Jason wakes up and taunts Tom with statements about his precious and innocent mom sleeping with a colonial. I don't remember if that's true or not, but Tom vows to save the only family he has left. We'll see what happens when the drugs wear off.

Other Side Plot Notes

Aaron is sketching a symbol on a Human Torch comic book (which easily ruins its mint condition value) that turns out to be the same one that is printed on the side of a wagon that the mysterious Dr. Horn rides into town on. Rachel's dad mentions his name to the US Army captain who grilled him about Miles' and Rachel's intentions -- Dr. Porter says, "What would Dr. Horn think?"

I can only assume we'll find out.

The random female journalist (Bonnie Webster) who recognizes Aaron from her days at Forbes, when he was on the cover, seems like she will play a more prominent role (I thought she was going to be the one to dig up Monroe) until she just exists to warn Aaron to leave town over the signed treaty.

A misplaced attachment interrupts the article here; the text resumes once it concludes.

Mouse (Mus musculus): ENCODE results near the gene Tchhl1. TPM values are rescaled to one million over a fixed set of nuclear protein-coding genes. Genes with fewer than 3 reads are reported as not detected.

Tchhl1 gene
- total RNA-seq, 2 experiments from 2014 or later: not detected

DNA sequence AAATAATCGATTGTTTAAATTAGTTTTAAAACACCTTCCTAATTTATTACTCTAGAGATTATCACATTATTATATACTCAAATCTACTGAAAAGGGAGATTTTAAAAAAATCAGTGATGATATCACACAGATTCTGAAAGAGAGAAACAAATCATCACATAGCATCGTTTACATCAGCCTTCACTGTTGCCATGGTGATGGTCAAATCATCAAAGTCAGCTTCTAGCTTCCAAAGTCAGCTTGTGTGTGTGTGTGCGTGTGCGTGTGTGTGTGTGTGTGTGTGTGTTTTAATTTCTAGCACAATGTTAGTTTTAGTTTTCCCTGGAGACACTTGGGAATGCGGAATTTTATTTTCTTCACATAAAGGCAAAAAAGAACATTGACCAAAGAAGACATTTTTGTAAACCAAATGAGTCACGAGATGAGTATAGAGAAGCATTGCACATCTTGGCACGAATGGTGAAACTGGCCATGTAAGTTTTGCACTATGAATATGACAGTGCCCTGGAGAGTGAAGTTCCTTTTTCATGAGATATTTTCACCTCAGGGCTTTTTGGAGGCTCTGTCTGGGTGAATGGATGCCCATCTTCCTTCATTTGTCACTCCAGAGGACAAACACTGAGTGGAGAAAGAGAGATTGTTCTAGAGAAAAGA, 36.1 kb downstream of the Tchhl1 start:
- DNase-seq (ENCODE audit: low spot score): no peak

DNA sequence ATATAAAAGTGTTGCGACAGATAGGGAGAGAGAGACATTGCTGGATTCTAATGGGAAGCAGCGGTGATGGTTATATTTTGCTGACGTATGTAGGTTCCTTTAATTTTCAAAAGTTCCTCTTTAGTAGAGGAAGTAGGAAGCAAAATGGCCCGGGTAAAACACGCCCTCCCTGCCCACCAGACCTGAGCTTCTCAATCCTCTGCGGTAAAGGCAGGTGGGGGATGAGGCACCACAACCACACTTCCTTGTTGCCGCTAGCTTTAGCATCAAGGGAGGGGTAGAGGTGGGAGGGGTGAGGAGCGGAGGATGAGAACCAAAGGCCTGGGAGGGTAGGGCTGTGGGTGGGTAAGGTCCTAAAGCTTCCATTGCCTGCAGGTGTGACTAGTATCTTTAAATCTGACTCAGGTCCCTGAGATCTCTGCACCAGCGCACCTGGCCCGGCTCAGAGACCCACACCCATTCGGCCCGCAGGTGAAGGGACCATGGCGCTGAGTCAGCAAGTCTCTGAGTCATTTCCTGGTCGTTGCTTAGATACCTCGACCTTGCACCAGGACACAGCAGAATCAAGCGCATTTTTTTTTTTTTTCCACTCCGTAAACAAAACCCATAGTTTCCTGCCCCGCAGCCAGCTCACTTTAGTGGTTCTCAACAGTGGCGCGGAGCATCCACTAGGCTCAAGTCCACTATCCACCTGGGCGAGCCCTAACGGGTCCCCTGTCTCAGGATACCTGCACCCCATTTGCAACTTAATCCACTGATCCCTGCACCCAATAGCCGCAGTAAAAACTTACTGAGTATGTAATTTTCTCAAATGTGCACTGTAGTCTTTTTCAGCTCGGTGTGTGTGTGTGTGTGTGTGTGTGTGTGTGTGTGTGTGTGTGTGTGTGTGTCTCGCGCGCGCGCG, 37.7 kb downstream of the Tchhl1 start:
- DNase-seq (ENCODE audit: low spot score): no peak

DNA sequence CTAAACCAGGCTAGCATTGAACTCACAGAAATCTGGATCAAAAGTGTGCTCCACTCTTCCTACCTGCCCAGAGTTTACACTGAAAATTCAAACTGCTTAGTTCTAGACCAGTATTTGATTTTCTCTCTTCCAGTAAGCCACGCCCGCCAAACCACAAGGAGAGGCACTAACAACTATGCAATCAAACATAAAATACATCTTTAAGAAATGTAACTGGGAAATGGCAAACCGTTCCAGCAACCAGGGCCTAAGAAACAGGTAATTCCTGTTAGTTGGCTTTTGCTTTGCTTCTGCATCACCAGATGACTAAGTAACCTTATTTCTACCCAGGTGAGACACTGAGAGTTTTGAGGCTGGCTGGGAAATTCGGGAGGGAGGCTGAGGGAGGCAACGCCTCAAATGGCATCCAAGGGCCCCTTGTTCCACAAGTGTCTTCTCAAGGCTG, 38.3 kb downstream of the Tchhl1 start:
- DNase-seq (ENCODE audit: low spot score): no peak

Preview alert: next week is all about Aaron.

Rachel and Charlie are bickering like most moms do with their teenage daughters, over albeit much more violent than normal circumstances. Charlie is pissed that Rachel didn't respect her partnership with Monroe, conveniently forgetting he killed her brother, and she confronts her about not asking how she's been since they reunited. 

Monroe saved her life, but Rachel doesn't want to hear that because she's always the smartest person in the room and never listens and -- blah, blah, blah -- go to your room, I hate you. 

Lingering Questions

So did Rachel realize that her dad was the mole? Someone had to tell him about Monroe's involvement, and I can't imagine it was Charlie. So she must know he is untrustworthy, but does that mean she slipped a temporary heart-stopper to Monroe? Will he wake up on his own, or will she have to administer whatever drug they gave Jack Bauer, like, 20 times to restart his heart? 

And is Willoughby, Texas, really going to be the entire battleground for season 2? Will the fight expand? Or is this the winnable fight before things really get crazy in season 3?

What did you think of "Dead Man Walking"? Do you think Monroe is really dead (ha!)? Would Revolution really kill off its apparently most popular character? Tune in next week to find out.

You can watch Revolution every Wednesday at 8pm on NBC.

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(Image courtesy of NBC)